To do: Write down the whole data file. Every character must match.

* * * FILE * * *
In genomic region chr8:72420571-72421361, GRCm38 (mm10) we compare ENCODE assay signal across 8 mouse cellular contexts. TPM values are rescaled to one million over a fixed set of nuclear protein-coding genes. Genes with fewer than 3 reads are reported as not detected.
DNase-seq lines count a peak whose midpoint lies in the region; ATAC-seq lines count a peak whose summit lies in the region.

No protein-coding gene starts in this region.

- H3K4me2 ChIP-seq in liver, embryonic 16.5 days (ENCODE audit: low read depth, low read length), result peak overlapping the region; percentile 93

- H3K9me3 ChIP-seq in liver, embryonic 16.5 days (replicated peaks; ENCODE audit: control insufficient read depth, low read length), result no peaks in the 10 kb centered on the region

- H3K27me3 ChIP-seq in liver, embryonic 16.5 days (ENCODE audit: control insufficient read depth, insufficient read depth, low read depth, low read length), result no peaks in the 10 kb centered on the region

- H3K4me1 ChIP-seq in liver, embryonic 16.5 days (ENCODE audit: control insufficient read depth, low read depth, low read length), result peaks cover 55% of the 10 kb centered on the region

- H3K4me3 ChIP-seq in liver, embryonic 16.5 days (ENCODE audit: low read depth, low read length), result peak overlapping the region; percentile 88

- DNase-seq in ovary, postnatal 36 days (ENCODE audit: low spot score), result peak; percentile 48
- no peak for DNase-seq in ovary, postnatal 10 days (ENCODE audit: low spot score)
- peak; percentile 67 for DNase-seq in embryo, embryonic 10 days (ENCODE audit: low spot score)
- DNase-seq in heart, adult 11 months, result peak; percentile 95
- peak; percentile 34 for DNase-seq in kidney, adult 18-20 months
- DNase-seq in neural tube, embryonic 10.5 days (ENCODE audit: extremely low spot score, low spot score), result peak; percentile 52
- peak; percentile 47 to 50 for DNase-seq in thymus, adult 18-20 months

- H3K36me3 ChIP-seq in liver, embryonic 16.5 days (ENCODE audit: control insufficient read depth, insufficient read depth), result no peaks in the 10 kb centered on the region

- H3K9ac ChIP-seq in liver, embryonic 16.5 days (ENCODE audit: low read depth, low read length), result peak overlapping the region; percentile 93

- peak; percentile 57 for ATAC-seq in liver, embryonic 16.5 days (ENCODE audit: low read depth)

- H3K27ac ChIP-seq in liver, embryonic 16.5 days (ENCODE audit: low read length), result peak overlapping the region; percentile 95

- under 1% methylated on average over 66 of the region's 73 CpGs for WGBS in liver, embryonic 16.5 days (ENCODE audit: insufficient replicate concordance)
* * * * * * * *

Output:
In genomic region chr8:72420571-72421361, GRCm38 (mm10) we compare ENCODE assay signal across 8 mouse cellular contexts. TPM values are rescaled to one million over a fixed set of nuclear protein-coding genes. Genes with fewer than 3 reads are reported as not detected.
DNase-seq lines count a peak whose midpoint lies in the region; ATAC-seq lines count a peak whose summit lies in the region.

No protein-coding gene starts in this region.

- H3K4me2 ChIP-seq in liver, embryonic 16.5 days (ENCODE audit: low read depth, low read length), result peak overlapping the region; percentile 93

- H3K9me3 ChIP-seq in liver, embryonic 16.5 days (replicated peaks; ENCODE audit: control insufficient read depth, low read length), result no peaks in the 10 kb centered on the region

- H3K27me3 ChIP-seq in liver, embryonic 16.5 days (ENCODE audit: control insufficient read depth, insufficient read depth, low read depth, low read length), result no peaks in the 10 kb centered on the region

- H3K4me1 ChIP-seq in liver, embryonic 16.5 days (ENCODE audit: control insufficient read depth, low read depth, low read length), result peaks cover 55% of the 10 kb centered on the region

- H3K4me3 ChIP-seq in liver, embryonic 16.5 days (ENCODE audit: low read depth, low read length), result peak overlapping the region; percentile 88

- DNase-seq in ovary, postnatal 36 days (ENCODE audit: low spot score), result peak; percentile 48
- no peak for DNase-seq in ovary, postnatal 10 days (ENCODE audit: low spot score)
- peak; percentile 67 for DNase-seq in embryo, embryonic 10 days (ENCODE audit: low spot score)
- DNase-seq in heart, adult 11 months, result peak; percentile 95
- peak; percentile 34 for DNase-seq in kidney, adult 18-20 months
- DNase-seq in neural tube, embryonic 10.5 days (ENCODE audit: extremely low spot score, low spot score), result peak; percentile 52
- peak; percentile 47 to 50 for DNase-seq in thymus, adult 18-20 months

- H3K36me3 ChIP-seq in liver, embryonic 16.5 days (ENCODE audit: control insufficient read depth, insufficient read depth), result no peaks in the 10 kb centered on the region

- H3K9ac ChIP-seq in liver, embryonic 16.5 days (ENCODE audit: low read depth, low read length), result peak overlapping the region; percentile 93

- peak; percentile 57 for ATAC-seq in liver, embryonic 16.5 days (ENCODE audit: low read depth)

- H3K27ac ChIP-seq in liver, embryonic 16.5 days (ENCODE audit: low read length), result peak overlapping the region; percentile 95

- under 1% methylated on average over 66 of the region's 73 CpGs for WGBS in liver, embryonic 16.5 days (ENCODE audit: insufficient replicate concordance)